Sun clocks are very interesting and sophisticated pieces of ancient technology that shows how people from the past made use of nature to make sense of what’s going on around them. So, what is a sun clock and how do you use one? Who created them and why? Read on and learn all these and more.
What is a Sun Clock?
A sun clock, more commonly known as a sundial, is a device that primarily uses the sun to tell the time. It’s made up of two simple things: a flat disc or plate called the dial; and a pole, rod, or metal casting called the gnomon. When sunlight hits the gnomon, a shadow is casted onto the dial. This shadow is what helps people tell time, and it’s all based on the position of the sun during the day.
Who Created the Sundial?
Sundials were first used thousands of years ago, and nobody knows for sure who created them. Many ancient civilizations used sundials, but the Babylonians, Egyptians, Greeks, and Romans were the first to use them. Calendars were used by prehistoric man so they’d know if it’s time to plant seasonal crops, but smaller fragments of time allowed priests to time their prayers, feasts, and other religious activities. It allowed farmers and workers to know how much time they had left until the sun set and they can pack up for the day.
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How to Read a Sundial
Sun dials are now obsolete, thanks to the introduction of mechanical clocks and time standardization using time zones. However, they’re still very fun to use! Reading a sundial is easier than getting it into position as accurate sundials take into consideration the earth’s tilt as well. Fortunately, most sundials are ornamental fixtures that are already in the correct position, with the 12 noon of the dial pointing true north.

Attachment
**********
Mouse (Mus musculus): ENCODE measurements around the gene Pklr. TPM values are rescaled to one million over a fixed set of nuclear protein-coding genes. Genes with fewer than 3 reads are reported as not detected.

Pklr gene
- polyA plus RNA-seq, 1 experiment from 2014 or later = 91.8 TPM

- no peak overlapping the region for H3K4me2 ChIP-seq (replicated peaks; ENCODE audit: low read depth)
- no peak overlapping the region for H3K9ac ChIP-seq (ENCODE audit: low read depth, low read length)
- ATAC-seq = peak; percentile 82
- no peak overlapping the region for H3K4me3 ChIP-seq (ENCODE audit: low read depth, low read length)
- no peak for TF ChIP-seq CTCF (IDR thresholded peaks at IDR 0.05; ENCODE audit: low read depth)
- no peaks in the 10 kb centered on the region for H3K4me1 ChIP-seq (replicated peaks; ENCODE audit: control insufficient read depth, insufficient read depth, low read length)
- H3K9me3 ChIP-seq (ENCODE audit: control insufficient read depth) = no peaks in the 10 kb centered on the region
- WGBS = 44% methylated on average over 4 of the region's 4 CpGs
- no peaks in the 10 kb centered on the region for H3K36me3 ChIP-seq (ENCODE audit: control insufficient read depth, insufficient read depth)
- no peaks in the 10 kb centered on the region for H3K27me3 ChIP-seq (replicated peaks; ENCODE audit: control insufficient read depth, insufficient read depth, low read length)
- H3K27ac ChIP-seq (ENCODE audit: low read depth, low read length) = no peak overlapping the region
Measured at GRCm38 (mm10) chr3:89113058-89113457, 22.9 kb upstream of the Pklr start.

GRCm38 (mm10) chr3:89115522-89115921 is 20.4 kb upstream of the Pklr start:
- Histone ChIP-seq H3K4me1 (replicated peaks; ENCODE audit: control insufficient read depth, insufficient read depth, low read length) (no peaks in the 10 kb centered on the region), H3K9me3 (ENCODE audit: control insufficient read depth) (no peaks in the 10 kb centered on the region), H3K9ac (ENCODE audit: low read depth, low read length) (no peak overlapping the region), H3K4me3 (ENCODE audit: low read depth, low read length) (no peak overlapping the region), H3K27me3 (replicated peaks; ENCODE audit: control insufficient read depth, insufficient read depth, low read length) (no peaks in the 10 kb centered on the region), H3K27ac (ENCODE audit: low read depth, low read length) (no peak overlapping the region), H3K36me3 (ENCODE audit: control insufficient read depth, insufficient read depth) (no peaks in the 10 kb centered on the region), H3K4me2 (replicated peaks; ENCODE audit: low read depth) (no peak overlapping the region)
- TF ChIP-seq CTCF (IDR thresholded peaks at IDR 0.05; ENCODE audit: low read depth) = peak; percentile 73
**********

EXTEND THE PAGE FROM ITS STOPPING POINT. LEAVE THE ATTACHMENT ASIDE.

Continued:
The shadow cast by the sun hitting the gnomon tells the time. Some dials use the shadow itself, other use the edge of the shadow, and some dials use lines of light spots to tell the time. You just take a look at the sun dial and, depending on the type of sundial used, you can tell the time using the shadow casted on the dial itself.
Sundials have hour lines to tell the exact hour, but don’t have minute lines apart from the 15 minute marks on some dials. Most dials can only usually tell time between 6 AM to 8 PM, as the sun typically doesn’t set later than 7 PM in most parts of the world.
Sundials don’t tell the time like a usual mechanical clock does though. Since sundials use the position of the sun, the apparent solar time will depend on your longitude. The time on your mechanical watch and the time on a sundial may be different because of this. You’ll have to adjust your sundial reading by four minutes for every degree of longitude you’re away from the center of your time zone.
Every degree east of the time zone would be an additional four minutes, and every degree west of the time zone would be a difference of four minutes to the reading. You might also want to account for Daylight Savings Time. Since lengths of days vary depending on the seasons, solar time isn’t uniform and you can be off by about 30 seconds to 30 minutes from the actual standard time as shown on a clock.